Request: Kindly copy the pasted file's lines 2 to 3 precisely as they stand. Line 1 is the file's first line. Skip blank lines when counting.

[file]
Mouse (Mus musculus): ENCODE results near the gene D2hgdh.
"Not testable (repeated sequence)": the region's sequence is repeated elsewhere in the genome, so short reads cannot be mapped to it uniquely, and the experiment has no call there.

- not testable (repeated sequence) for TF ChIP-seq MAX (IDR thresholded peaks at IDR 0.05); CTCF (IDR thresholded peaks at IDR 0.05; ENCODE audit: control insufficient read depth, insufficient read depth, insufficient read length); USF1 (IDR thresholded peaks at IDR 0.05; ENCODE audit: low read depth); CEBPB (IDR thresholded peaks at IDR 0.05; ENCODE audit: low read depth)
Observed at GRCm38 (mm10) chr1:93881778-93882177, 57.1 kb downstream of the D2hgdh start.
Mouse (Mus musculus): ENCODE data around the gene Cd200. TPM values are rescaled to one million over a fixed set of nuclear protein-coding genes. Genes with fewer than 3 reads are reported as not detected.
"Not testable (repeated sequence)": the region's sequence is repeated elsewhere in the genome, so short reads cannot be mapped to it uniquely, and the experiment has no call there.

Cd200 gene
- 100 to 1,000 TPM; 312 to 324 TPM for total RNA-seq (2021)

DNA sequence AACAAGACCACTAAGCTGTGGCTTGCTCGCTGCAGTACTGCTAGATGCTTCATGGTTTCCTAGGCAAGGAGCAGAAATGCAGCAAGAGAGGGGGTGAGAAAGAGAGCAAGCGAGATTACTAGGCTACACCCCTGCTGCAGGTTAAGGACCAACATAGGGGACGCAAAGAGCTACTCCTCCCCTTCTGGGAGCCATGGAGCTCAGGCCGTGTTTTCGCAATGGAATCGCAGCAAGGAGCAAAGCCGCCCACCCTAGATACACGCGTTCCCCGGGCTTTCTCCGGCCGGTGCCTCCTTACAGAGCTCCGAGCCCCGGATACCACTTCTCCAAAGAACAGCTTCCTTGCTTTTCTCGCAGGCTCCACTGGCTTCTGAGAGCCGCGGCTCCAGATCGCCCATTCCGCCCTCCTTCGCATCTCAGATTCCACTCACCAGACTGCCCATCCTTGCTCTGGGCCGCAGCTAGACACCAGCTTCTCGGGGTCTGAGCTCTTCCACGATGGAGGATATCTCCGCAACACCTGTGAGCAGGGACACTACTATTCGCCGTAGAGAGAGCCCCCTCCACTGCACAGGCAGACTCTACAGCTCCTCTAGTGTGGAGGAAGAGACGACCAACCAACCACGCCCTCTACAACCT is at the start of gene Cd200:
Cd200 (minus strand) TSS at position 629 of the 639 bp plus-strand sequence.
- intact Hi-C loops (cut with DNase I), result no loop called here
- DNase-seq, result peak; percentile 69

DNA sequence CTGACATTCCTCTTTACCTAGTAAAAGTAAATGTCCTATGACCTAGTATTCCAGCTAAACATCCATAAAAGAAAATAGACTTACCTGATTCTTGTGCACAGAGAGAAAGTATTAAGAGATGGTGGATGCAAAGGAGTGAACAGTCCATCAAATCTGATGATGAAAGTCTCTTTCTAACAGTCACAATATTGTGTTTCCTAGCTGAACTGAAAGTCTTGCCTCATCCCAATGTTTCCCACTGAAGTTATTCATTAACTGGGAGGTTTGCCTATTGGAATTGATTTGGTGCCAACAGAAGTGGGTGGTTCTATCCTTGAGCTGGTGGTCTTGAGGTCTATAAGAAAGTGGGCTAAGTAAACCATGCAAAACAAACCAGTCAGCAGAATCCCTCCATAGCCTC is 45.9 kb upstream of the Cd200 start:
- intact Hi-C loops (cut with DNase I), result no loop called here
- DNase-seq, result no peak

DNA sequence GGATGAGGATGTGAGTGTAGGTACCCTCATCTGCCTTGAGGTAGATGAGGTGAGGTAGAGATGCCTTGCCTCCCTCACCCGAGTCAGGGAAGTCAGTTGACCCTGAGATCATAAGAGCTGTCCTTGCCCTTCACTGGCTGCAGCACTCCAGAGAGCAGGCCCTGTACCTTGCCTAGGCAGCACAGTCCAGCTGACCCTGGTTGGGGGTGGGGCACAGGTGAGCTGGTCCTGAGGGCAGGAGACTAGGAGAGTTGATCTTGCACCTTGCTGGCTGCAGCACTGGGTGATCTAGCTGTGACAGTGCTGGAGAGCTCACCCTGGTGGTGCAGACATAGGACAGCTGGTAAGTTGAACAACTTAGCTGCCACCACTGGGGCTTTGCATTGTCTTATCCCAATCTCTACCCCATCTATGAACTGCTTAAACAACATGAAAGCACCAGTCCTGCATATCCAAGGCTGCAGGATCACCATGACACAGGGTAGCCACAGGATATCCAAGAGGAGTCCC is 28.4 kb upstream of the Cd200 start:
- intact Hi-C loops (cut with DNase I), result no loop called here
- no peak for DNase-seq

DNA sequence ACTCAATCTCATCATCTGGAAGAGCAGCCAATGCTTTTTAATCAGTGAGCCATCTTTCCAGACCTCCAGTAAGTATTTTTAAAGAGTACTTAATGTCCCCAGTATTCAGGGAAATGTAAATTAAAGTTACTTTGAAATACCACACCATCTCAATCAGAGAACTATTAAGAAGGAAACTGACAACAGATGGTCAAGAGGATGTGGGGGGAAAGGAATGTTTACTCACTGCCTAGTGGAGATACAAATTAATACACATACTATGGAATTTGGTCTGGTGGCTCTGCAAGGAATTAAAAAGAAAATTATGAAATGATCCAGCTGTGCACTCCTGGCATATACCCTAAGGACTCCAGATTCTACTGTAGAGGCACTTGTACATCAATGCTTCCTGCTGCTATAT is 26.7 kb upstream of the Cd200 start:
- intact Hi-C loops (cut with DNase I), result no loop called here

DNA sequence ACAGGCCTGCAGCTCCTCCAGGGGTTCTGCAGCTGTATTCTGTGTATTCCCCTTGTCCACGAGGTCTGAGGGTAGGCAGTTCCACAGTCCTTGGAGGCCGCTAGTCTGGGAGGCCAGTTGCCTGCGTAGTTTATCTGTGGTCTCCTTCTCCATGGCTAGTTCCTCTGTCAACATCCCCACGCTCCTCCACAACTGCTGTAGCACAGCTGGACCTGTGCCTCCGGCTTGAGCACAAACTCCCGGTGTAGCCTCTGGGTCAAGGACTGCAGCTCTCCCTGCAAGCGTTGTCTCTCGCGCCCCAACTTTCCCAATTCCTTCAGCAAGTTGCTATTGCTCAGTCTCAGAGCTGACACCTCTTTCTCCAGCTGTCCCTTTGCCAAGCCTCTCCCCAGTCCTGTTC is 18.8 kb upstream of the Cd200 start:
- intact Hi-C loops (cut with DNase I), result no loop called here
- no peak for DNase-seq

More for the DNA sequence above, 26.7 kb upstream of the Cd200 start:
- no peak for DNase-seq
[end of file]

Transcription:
"Not testable (repeated sequence)": the region's sequence is repeated elsewhere in the genome, so short reads cannot be mapped to it uniquely, and the experiment has no call there.

- not testable (repeated sequence) for TF ChIP-seq MAX (IDR thresholded peaks at IDR 0.05); CTCF (IDR thresholded peaks at IDR 0.05; ENCODE audit: control insufficient read depth, insufficient read depth, insufficient read length); USF1 (IDR thresholded peaks at IDR 0.05; ENCODE audit: low read depth); CEBPB (IDR thresholded peaks at IDR 0.05; ENCODE audit: low read depth)